President Joe Biden’s administration on Monday issued a statement after the families of Sept. 11 terrorist attack victims said he shouldn’t attend any of their memorials next month unless the White House declassifies documents relating to whether the Saudi government was linked to the attacks.
During his 2020 campaign, Biden said he would try to direct the Department of Justice to disclose some evidence about the terrorist attacks.
“As I promised during my campaign,” Biden said on Monday in a statement, “my Administration is committed to ensuring the maximum degree of transparency under the law, and to adhering to the rigorous guidance issued during the Obama-Biden Administration on the invocation of the state secrets privilege.”
Biden then announced the Department of Justice made a court filing Monday, “which commits to conducting a fresh review of documents where the government has previously asserted privileges, and to doing so as quickly as possible.”
His statement, which was released by the White House, did not say whether any documents or other evidence will be declassified.
“My heart and my prayers continue to be with the 9/11 families who are suffering, and my Administration will continue to engage respectfully with members of this community,” said the president. “I welcome their voices and insight as we chart a way forward.”
Last week, nearly 1,800 victims who survived, first responders, and family members of slain victims said they want the White House to declassify the documents. If Biden fails to do so, they said, he shouldn’t attend any of their events after he made promises to them during his campaign.
“We understand President Biden’s desire to mark the solemn occasion of the 20th anniversary at Ground Zero” in New York City, said the letter to Biden, which was obtained by The Epoch Times. “However, we cannot in good faith, and with veneration to those lost, sick, and injured, welcome the president to our hallowed grounds until he fulfills his commitment.”
“If President Biden reneges on his commitment and sides with the Saudi government,” the letter said, “we would be compelled to publicly stand in objection to any participation by his administration in any memorial ceremony of 9/11, given its continuation of policies that thwart Americans’ rights to hold accountable those who, known evidence reveals, materially supported the 9/11 hijackers.”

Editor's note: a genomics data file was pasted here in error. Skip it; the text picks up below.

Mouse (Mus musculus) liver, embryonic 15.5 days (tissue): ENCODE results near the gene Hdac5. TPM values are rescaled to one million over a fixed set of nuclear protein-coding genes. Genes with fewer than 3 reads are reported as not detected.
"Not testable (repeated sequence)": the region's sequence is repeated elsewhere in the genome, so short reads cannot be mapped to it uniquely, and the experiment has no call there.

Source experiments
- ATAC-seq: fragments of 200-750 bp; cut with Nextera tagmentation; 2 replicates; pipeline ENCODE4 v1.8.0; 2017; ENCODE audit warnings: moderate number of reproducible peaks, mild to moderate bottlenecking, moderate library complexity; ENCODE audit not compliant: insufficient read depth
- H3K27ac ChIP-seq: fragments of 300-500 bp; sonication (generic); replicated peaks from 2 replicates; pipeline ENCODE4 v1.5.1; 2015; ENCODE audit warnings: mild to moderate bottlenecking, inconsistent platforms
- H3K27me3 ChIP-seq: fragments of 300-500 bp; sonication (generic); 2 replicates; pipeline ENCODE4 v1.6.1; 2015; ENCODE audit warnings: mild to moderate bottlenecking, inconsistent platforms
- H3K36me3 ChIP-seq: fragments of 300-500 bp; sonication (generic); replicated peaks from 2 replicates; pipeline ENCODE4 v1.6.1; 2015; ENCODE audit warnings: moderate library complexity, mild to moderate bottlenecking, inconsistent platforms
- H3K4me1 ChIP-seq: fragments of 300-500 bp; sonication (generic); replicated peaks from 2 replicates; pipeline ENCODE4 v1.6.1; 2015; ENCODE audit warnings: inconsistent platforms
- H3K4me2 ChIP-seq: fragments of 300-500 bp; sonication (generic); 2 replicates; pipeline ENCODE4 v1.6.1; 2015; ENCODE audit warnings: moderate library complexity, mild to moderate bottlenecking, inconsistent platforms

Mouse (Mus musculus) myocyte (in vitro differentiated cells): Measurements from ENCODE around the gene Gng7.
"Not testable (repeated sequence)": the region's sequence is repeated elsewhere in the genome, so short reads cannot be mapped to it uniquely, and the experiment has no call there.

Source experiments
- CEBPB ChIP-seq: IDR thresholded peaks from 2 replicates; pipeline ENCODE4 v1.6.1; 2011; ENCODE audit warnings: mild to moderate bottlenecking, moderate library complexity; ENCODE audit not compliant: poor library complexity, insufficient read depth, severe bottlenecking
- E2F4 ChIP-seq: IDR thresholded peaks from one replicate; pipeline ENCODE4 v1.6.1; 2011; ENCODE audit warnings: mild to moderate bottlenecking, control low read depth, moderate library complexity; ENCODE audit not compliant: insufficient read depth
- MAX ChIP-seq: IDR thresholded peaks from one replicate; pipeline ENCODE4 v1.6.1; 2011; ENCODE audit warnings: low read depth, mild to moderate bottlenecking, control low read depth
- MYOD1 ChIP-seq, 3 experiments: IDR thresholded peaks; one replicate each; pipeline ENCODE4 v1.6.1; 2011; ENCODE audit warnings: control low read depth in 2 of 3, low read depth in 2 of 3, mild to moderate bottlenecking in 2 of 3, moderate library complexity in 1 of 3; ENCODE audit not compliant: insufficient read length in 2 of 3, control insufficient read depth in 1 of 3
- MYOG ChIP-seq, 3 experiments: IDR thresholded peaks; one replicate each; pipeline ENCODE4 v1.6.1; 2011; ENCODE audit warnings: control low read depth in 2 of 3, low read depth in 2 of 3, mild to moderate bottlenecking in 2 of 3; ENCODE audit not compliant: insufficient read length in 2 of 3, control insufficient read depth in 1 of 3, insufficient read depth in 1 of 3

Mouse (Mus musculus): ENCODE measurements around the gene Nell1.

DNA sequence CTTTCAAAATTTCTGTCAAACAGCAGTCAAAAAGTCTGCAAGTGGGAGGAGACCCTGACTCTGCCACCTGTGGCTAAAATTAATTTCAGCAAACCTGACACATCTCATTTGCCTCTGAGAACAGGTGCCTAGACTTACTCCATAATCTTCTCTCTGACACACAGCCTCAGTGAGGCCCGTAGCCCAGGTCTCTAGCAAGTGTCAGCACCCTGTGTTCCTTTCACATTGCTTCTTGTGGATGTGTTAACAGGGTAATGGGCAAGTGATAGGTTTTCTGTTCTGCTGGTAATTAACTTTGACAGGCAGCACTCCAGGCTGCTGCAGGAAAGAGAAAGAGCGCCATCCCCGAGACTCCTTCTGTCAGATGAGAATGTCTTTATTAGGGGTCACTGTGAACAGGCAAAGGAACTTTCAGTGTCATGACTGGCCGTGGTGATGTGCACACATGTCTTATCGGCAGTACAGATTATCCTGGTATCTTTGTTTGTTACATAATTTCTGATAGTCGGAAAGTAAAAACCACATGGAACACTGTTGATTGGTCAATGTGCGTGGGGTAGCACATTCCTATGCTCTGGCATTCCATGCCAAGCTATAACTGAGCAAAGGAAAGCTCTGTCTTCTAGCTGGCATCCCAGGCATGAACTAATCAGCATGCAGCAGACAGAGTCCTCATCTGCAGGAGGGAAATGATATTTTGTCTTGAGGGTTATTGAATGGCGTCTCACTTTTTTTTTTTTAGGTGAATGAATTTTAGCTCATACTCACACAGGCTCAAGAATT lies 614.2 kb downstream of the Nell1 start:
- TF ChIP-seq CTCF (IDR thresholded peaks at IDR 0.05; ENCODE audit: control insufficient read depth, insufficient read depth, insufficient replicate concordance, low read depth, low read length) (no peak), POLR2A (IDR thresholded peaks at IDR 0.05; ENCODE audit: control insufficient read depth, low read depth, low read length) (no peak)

After the conclusion of Congress’s 9/11 Commission nearly two decades ago, there has been investigative work suggesting Saudi involvement in the attacks. But they said that no subsequent administrations, including various federal agencies such as the FBI and Department of Justice, have been willing to release the evidence.
Former Presidents George W. Bush, Barack Obama, and Donald Trump declined to declassify the supporting documents in the 9/11 investigation. Most recently, in 2019, the Trump administration invoked its state secrets privilege to keep the information classified.
Several senators, meanwhile, recently called on the government to declassify and make available documents about whether the Saudi government had any involvement.
“If the United States government is sitting on any documents that may implicate Saudi Arabia or any individual or any country in the events of 11 September, these families, and the American people, have a right to know,” Sen. Bob Menendez (D-N.J.) said in a statement last week.
The 20th anniversary of the Sept. 11 terrorist incident will take place next month. Nearly 3,000 people died in the attacks, which also set the stage for the United States to launch an invasion in Afghanistan and later, Iraq.